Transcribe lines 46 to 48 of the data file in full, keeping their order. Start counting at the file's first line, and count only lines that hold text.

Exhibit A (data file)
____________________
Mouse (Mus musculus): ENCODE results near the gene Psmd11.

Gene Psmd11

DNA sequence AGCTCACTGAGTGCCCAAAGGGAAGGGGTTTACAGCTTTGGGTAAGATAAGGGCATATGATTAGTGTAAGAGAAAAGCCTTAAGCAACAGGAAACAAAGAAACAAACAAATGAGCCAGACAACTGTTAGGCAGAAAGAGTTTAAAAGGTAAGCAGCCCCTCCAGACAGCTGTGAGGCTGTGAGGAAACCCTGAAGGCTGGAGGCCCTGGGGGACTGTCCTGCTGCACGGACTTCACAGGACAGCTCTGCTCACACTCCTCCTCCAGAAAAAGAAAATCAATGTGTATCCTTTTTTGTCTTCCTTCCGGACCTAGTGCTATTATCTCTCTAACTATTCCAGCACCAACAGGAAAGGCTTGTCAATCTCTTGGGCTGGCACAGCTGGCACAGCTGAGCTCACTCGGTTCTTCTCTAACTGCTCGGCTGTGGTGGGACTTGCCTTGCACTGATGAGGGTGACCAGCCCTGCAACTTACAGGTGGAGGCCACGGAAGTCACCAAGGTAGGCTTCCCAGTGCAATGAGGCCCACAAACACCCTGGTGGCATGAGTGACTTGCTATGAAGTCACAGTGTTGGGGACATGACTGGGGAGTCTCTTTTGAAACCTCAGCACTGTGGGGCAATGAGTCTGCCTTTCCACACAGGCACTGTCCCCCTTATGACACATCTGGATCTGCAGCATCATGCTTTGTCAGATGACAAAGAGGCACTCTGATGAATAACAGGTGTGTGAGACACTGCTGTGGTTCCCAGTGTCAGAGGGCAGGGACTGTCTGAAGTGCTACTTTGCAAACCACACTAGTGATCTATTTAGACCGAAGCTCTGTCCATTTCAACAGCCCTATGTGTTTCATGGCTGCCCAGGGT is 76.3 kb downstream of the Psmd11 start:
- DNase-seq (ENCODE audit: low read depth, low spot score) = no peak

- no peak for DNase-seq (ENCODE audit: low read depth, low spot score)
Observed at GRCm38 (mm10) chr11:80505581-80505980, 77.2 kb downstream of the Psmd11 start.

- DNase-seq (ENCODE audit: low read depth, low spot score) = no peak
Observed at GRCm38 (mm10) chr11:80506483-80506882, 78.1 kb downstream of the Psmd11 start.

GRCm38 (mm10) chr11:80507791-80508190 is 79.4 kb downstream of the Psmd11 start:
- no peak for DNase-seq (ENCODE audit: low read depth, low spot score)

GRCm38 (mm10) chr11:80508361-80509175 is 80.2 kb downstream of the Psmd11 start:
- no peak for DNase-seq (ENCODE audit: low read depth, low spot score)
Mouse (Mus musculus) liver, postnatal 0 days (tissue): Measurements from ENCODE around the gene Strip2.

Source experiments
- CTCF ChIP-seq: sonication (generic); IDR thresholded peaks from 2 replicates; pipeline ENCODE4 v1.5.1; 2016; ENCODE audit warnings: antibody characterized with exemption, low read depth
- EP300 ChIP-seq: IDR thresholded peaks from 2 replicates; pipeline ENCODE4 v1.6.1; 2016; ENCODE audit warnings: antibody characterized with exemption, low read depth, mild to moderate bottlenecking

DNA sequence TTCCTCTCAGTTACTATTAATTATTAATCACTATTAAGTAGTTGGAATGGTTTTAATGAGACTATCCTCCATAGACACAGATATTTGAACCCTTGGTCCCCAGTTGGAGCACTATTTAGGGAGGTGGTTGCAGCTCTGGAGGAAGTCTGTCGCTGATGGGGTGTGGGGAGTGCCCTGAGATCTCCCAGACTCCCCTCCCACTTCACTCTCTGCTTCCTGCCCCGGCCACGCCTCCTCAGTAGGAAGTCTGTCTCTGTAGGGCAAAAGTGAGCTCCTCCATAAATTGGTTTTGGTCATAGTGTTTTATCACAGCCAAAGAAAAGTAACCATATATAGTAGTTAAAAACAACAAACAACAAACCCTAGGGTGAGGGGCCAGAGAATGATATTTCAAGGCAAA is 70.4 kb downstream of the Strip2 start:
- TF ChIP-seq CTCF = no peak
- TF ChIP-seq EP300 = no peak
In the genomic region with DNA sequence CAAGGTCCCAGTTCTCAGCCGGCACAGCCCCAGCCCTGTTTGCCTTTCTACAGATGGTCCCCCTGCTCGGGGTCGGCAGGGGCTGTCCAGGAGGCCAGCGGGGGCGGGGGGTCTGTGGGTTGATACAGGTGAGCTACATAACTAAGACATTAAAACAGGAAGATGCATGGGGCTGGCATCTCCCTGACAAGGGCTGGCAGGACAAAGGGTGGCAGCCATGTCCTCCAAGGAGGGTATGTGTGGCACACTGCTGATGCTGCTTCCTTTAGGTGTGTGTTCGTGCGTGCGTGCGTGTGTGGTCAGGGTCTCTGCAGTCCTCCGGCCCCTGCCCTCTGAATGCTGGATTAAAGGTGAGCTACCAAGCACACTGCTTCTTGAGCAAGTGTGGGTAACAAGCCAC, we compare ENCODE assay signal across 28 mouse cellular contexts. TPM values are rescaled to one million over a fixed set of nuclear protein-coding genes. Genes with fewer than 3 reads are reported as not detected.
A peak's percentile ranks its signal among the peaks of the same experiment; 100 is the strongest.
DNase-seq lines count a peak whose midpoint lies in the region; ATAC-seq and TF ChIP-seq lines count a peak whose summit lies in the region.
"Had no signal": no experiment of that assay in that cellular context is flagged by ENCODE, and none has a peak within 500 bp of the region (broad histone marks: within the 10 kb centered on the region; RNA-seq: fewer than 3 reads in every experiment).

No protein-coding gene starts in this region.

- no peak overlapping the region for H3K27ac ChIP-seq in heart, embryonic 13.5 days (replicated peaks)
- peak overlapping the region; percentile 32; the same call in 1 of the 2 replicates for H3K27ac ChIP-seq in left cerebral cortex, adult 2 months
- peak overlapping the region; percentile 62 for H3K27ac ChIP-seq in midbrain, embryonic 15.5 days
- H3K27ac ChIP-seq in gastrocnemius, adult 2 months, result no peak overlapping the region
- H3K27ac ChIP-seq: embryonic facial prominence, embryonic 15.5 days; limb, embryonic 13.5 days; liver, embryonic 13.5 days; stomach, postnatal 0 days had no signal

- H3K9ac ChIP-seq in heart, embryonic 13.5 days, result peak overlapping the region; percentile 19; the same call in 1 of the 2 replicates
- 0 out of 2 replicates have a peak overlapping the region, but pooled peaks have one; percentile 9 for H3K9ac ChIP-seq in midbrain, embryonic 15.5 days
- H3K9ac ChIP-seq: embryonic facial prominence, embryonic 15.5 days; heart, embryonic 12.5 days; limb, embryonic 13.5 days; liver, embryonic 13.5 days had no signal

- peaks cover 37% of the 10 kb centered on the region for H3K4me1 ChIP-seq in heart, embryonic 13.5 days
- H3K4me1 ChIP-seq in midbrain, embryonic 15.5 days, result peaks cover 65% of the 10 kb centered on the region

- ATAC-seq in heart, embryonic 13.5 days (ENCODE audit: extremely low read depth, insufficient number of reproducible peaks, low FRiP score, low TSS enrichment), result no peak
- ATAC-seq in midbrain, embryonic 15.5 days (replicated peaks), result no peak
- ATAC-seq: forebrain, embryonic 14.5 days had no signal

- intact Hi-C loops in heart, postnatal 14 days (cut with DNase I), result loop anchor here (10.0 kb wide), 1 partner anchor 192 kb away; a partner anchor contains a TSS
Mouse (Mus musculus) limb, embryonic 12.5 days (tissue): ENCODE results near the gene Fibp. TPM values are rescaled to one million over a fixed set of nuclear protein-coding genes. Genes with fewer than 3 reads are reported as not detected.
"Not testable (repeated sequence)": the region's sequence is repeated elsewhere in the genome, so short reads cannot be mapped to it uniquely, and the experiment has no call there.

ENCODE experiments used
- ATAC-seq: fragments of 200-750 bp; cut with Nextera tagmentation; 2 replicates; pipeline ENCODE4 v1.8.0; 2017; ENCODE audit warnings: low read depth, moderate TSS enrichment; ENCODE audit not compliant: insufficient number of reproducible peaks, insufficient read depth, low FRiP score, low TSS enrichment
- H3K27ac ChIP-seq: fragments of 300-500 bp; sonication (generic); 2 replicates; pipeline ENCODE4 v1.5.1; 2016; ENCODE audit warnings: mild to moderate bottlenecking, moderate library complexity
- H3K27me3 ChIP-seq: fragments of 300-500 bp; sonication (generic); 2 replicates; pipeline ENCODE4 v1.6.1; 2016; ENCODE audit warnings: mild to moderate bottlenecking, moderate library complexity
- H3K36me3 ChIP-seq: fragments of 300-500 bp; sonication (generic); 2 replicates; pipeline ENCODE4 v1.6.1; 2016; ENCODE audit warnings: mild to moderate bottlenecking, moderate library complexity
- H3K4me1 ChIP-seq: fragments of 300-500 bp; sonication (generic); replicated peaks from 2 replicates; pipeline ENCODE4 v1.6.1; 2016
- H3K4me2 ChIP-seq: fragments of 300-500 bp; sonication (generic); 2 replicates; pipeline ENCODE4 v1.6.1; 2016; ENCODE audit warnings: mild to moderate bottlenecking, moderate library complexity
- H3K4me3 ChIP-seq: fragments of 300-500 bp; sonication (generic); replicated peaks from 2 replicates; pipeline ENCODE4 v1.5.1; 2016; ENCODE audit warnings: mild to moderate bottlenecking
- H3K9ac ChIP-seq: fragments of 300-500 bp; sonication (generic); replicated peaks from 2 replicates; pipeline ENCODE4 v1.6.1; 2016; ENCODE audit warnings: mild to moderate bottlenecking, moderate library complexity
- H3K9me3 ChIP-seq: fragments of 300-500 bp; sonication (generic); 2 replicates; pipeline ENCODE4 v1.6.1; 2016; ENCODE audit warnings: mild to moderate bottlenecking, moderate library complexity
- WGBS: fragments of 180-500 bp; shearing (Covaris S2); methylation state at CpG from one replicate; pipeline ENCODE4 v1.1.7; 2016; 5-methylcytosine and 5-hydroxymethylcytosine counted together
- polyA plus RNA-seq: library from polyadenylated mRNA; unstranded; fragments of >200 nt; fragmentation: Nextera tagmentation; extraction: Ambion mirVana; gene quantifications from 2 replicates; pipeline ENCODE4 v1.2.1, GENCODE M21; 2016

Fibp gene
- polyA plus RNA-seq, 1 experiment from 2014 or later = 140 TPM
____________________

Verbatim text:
- H3K4me1 ChIP-seq: fragments of 300-500 bp; sonication (generic); replicated peaks from 2 replicates; pipeline ENCODE4 v1.6.1; 2016
- H3K4me2 ChIP-seq: fragments of 300-500 bp; sonication (generic); 2 replicates; pipeline ENCODE4 v1.6.1; 2016; ENCODE audit warnings: mild to moderate bottlenecking, moderate library complexity
- H3K4me3 ChIP-seq: fragments of 300-500 bp; sonication (generic); replicated peaks from 2 replicates; pipeline ENCODE4 v1.5.1; 2016; ENCODE audit warnings: mild to moderate bottlenecking